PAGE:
The speed and efficiency of machine learning in feedforward and recurrent ANN architectures depend on how effectively the crosspoint devices of the ANN crossbar array perform the core operations of typical machine learning algorithms. Although a precise definition of machine learning is difficult to formulate, a learning process in the ANN context can be viewed as the problem of updating the crosspoint device connection weights so that a network can efficiently perform a specific task. The crosspoint devices typically learn the necessary connection weights from available training patterns. Performance is improved over time by iteratively updating the weights in the network. Instead of following a set of rules specified by human experts, ANNs “learn” underlying rules (like inputoutput relationships) from the given collection of representative examples. Accordingly, a learning algorithm can be generally defined as the procedure by which learning rules are used to update and/or adjust the relevant weights.
The three main learning algorithm paradigms are supervised, unsupervised and hybrid. In supervised learning, or learning with a “teacher,” the network is provided with a correct answer (output) for every input pattern. Weights are determined to allow the network to produce answers as close as possible to the known correct answers. Reinforcement learning is a variant of supervised learning in which the network is provided with only a critique on the correctness of network outputs, not the correct answers themselves. In contrast, unsupervised learning, or learning without a teacher, does not require a correct answer associated with each input pattern in the training data set. It explores the underlying structure in the data, or correlations between patterns in the data, and organizes patterns into categories from these correlations. Hybrid learning combines supervised and unsupervised learning. Parts of the weights are usually determined through supervised learning, while the others are obtained through unsupervised learning.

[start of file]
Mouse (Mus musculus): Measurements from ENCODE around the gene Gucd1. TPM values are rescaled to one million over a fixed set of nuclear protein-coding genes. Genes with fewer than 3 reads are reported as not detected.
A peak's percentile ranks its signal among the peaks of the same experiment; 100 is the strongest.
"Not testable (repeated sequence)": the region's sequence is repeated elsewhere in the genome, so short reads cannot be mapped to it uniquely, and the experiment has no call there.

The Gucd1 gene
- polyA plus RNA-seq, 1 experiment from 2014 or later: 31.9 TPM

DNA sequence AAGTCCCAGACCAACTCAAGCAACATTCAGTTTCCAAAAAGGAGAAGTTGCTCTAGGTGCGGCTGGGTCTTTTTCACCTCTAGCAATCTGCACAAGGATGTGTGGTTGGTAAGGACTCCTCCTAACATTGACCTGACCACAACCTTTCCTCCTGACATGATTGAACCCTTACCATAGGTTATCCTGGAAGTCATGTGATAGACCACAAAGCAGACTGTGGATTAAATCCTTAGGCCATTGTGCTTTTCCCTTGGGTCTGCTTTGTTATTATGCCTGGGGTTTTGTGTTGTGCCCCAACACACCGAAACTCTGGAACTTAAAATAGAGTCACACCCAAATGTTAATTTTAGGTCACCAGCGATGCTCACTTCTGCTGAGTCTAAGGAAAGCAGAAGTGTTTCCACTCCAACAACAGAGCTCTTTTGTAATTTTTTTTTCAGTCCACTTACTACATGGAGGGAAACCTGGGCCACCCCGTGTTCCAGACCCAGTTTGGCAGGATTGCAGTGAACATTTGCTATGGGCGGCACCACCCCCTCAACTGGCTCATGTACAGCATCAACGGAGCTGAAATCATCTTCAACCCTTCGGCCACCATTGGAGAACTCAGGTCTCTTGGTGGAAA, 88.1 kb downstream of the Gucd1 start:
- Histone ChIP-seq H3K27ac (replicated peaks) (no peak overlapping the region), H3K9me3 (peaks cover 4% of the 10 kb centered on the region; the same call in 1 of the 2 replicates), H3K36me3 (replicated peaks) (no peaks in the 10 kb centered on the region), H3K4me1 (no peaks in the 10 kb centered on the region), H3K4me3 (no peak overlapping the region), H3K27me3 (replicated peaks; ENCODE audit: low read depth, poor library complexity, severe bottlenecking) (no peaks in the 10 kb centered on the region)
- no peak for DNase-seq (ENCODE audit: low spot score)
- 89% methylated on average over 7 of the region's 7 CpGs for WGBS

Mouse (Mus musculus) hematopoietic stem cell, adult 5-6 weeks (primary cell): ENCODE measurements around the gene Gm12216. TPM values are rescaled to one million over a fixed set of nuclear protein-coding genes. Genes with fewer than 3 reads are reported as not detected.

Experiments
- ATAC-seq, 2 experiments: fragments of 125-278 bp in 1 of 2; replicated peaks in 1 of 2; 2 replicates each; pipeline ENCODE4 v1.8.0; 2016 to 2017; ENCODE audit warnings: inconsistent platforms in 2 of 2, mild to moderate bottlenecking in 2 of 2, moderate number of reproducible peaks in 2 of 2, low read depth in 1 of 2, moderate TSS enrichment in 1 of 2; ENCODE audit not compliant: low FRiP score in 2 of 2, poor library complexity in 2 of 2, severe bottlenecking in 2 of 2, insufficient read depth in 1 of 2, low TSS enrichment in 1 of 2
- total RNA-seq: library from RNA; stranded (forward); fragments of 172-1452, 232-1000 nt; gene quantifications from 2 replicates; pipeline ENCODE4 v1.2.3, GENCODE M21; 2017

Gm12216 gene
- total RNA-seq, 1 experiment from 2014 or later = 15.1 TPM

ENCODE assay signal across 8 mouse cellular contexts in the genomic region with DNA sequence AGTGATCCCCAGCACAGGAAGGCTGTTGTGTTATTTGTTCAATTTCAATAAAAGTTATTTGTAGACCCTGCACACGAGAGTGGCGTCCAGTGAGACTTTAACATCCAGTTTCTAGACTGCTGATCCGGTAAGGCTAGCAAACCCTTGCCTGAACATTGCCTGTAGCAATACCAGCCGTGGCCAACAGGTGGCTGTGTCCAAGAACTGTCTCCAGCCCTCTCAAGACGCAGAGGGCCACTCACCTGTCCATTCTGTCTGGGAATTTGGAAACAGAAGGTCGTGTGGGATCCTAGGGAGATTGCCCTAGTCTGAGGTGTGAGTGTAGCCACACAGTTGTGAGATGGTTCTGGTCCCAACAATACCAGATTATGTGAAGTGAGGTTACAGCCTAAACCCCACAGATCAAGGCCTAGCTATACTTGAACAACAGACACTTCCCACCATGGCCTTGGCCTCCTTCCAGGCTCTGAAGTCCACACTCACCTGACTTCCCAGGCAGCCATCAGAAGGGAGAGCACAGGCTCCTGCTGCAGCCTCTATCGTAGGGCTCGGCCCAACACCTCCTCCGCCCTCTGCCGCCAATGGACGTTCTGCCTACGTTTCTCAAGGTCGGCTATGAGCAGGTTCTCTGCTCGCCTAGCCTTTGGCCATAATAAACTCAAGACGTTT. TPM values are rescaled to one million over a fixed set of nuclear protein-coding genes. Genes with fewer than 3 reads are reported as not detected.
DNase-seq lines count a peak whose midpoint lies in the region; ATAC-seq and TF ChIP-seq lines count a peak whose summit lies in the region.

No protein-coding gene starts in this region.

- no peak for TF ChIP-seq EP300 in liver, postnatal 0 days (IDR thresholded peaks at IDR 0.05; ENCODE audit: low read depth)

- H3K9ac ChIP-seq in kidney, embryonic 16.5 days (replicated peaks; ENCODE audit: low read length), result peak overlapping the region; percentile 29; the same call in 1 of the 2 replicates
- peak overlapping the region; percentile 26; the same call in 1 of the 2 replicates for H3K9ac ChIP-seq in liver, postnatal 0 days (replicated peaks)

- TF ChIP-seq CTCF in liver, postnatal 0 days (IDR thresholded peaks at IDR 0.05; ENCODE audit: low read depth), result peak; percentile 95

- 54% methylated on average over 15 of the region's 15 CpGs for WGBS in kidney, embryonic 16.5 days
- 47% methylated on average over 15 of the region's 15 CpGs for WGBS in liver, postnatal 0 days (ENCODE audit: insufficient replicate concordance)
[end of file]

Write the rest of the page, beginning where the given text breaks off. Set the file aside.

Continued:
The use of neural networks, particularly with convolutional layers, has driven progress in deep learning. Such neural networks are referred to as convolutional neural networks (CNN). In a CNN, kernels convolute overlapping regions in a visual field, and accordingly emphasize the importance of spatial locality in feature detection. Computing the convolutional layers of the CNN, typically, encompasses more than 90% of computation time in neural network training and inference. The training for example, depending on the size of the training dataset that is being used, can be a week or longer. Thus, accelerating the CNN training, as described by the examples of the technical solutions herein, is a desirable improvement.
Referring to
The data values for each layer in the CNN is typically represented using matrices (or tensors in some examples) and computations are performed as matrix computations. The indexes (and/or sizes) of the matrices vary from layer to layer and network to network, as illustrated in
While fullyconnected neural networks are able, when properly trained, to recognize input patterns, such as handwriting, they can fail to take advantage of shape and proximity when operating on input. For example, because every pixel is operated on independently, the neural network can ignore adjacent pixels. A CNN, in comparison, operates by associating an array of values, rather than a single value, with each neuron. Conceptually, the array is a subset of the input pattern, or other parts of the training data. The transformation of a neuron value for the subsequent layer is generated using convolution. Thus, in a CNN the connection strengths are convolution kernels rather than scalar values as in a fullnetwork.
For example, the input maps 510 are convolved with each filter bank to generate a corresponding output map. For example, in case the CNN is being trained to identify handwriting, the input maps 510 are combined with a filter bank that includes convolution kernels representing a vertical line. The resulting output map identifies vertical lines that are present in the input maps 510. Further, another filter bank can include convolution kernels representing a diagonal line, such as going up and to the right. An output map resulting from a convolution of the input maps 510 with the second filter bank identifies samples of the training data that contain diagonal lines. The two output maps show different information for the character, while preserving pixel adjacency. This can result in more efficient character recognition.